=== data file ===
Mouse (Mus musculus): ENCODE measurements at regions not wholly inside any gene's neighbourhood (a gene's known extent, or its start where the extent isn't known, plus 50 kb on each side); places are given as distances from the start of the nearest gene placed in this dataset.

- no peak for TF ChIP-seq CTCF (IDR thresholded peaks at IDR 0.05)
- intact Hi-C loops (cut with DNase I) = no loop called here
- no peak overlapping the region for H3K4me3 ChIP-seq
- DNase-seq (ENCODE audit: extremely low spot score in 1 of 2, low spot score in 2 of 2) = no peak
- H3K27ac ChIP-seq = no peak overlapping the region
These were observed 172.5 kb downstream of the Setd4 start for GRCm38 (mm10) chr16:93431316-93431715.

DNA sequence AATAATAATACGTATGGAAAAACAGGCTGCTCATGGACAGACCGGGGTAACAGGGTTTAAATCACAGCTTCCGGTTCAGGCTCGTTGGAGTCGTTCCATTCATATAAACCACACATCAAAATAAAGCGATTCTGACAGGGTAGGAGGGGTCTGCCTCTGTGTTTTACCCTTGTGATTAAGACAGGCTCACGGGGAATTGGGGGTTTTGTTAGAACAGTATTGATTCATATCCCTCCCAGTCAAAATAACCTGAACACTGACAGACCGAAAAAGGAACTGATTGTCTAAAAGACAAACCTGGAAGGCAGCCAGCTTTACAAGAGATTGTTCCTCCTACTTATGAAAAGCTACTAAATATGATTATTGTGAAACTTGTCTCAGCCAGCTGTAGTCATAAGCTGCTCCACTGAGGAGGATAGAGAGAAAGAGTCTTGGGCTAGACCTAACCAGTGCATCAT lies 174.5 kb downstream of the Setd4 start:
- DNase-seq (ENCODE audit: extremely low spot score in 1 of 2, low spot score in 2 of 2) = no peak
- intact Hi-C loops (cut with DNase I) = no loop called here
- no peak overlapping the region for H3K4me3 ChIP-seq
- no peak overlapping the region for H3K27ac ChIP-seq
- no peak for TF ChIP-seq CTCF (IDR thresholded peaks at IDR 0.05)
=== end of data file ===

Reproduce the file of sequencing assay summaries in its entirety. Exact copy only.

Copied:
Mouse (Mus musculus): ENCODE measurements at regions not wholly inside any gene's neighbourhood (a gene's known extent, or its start where the extent isn't known, plus 50 kb on each side); places are given as distances from the start of the nearest gene placed in this dataset.

- no peak for TF ChIP-seq CTCF (IDR thresholded peaks at IDR 0.05)
- intact Hi-C loops (cut with DNase I) = no loop called here
- no peak overlapping the region for H3K4me3 ChIP-seq
- DNase-seq (ENCODE audit: extremely low spot score in 1 of 2, low spot score in 2 of 2) = no peak
- H3K27ac ChIP-seq = no peak overlapping the region
These were observed 172.5 kb downstream of the Setd4 start for GRCm38 (mm10) chr16:93431316-93431715.

DNA sequence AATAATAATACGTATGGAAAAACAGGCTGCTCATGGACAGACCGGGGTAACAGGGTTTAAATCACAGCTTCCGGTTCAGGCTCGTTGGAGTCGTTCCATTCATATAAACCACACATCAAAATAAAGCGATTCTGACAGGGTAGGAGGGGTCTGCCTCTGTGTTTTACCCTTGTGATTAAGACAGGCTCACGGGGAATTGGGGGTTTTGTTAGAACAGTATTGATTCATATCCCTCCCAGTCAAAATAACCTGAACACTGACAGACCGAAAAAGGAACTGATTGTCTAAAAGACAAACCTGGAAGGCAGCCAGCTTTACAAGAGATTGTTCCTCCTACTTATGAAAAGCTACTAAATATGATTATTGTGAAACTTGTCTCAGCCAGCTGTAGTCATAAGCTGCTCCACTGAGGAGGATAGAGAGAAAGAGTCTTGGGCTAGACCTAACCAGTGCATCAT lies 174.5 kb downstream of the Setd4 start:
- DNase-seq (ENCODE audit: extremely low spot score in 1 of 2, low spot score in 2 of 2) = no peak
- intact Hi-C loops (cut with DNase I) = no loop called here
- no peak overlapping the region for H3K4me3 ChIP-seq
- no peak overlapping the region for H3K27ac ChIP-seq
- no peak for TF ChIP-seq CTCF (IDR thresholded peaks at IDR 0.05)